Convicted racketeer Jeffrey Webb will be allowed to travel within the continental United States during the period before his sentencing in connection with the ongoing FIFA bribery scandal, a U.S. district court judge ruled last week.
The court agreed June 22 to delay Webb’s sentencing on seven counts in the FIFA indictment, to which Webb pleaded guilty in November 2015 until January 2018.
His air travel during the period will have to be approved by the U.S. Federal Bureau of Investigation.
He will also be allowed to travel to relatives’ homes within the state of Georgia during the period, with the permission of federal authorities. Webb’s previous travel restrictions required him to stay in a 50-mile radius from his current home.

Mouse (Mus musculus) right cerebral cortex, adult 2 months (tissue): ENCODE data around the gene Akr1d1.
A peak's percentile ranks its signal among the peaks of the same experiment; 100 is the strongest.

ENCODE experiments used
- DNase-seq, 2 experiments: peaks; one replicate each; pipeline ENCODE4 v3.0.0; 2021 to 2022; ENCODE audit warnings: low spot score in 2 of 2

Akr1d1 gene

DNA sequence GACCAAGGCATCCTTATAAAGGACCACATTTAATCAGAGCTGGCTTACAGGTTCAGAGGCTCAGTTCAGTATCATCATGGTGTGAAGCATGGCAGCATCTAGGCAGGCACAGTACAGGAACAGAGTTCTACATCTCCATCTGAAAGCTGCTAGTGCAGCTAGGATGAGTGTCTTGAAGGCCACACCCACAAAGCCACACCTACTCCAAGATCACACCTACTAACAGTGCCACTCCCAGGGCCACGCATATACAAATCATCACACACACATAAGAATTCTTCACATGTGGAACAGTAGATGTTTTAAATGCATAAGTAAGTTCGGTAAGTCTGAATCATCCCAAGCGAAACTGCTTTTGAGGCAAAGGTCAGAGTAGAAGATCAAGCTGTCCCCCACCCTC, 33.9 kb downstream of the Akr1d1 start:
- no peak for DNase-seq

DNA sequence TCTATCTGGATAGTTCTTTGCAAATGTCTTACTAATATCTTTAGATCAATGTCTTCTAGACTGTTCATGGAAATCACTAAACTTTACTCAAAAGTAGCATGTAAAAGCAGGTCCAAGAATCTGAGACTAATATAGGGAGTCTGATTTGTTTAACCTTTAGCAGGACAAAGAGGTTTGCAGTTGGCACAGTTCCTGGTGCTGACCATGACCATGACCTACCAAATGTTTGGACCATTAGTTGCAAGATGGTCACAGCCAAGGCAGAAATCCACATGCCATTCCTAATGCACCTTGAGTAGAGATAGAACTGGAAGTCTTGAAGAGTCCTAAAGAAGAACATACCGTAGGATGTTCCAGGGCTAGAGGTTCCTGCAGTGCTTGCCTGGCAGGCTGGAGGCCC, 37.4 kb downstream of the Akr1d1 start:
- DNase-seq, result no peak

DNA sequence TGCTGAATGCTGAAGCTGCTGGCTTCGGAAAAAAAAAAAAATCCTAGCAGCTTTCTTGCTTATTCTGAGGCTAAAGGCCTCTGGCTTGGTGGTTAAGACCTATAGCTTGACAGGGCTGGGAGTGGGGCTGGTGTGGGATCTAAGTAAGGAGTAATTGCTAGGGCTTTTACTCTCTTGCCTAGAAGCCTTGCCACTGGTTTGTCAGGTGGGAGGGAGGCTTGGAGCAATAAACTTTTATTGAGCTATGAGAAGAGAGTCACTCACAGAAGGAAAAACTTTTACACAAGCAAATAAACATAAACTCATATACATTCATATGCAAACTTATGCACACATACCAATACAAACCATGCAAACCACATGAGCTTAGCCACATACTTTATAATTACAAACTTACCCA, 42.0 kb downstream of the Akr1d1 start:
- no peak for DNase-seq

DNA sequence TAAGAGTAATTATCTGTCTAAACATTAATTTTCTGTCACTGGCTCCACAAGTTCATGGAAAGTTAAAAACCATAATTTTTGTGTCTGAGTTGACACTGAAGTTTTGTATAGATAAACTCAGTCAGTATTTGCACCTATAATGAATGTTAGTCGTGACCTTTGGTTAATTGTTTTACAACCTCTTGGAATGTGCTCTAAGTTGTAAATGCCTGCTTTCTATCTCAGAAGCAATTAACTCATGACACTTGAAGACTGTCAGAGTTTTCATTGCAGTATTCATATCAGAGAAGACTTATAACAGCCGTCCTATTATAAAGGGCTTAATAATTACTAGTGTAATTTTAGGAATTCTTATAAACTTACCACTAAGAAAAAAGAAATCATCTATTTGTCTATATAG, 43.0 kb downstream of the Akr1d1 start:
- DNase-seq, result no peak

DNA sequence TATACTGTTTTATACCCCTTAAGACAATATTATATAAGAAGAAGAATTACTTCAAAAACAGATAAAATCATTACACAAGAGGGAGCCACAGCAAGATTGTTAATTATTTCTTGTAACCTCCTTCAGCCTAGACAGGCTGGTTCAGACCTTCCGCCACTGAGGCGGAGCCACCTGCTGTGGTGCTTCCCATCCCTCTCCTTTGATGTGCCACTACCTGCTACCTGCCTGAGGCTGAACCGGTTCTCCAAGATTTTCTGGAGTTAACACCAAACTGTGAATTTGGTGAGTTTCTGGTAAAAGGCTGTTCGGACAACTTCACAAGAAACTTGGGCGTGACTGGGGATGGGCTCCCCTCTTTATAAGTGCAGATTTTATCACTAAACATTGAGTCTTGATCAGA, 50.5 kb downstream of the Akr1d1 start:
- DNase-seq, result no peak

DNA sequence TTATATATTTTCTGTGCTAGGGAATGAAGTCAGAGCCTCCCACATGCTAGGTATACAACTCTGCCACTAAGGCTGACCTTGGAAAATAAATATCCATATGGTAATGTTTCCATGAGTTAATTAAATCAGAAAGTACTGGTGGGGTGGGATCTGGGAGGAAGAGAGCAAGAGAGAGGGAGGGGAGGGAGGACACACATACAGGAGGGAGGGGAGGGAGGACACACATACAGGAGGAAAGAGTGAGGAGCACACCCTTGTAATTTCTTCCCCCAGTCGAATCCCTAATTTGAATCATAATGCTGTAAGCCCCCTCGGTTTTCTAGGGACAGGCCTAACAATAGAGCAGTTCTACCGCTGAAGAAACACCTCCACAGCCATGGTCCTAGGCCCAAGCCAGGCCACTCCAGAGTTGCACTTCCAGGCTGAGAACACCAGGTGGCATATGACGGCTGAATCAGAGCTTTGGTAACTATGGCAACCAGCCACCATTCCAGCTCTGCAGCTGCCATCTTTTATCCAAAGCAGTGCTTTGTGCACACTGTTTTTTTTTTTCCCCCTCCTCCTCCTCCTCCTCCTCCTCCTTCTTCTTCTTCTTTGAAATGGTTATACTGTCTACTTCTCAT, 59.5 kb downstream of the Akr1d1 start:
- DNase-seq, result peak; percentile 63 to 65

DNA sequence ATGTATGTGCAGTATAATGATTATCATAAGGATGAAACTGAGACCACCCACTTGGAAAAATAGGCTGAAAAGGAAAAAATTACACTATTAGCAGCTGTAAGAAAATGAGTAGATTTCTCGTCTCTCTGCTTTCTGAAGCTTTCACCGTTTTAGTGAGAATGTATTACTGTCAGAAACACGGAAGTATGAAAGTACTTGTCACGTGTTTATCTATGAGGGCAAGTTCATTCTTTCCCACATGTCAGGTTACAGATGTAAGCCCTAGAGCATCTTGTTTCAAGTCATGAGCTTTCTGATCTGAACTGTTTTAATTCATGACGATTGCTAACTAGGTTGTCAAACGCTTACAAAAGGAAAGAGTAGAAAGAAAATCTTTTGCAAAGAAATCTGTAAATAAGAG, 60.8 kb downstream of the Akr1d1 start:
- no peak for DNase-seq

Webb’s primary residence in Loganville, Georgia will be sold, with proceeds from the sale going to the U.S. federal government. His attorneys have said he will be relocating to another home in the state.
A U.S. federal court in Brooklyn also agreed Thursday to delay Webb’s sentencing a further six months, pushing it back until Jan. 24, 2018.
Webb pleaded guilty to seven counts of criminal conduct in relation to what prosecutors said was a decades-long bribery racket. Webb pleaded guilty to racketeering conspiracy, three counts of wire fraud conspiracy and three counts of money laundering conspiracy.
The scheme described by U.S. prosecutors alleged Webb, and others at FIFA – world football’s governing body – solicited bribes from sports marketing companies in exchange for directing lucrative broadcasting and commercial rights deals for various football tournaments to the bribe-payers. Dozens of U.S. banks were used to make those alleged bribe payments to Webb and others, prosecutors said. He faces up to 20 years in prison on the racketeering charge alone.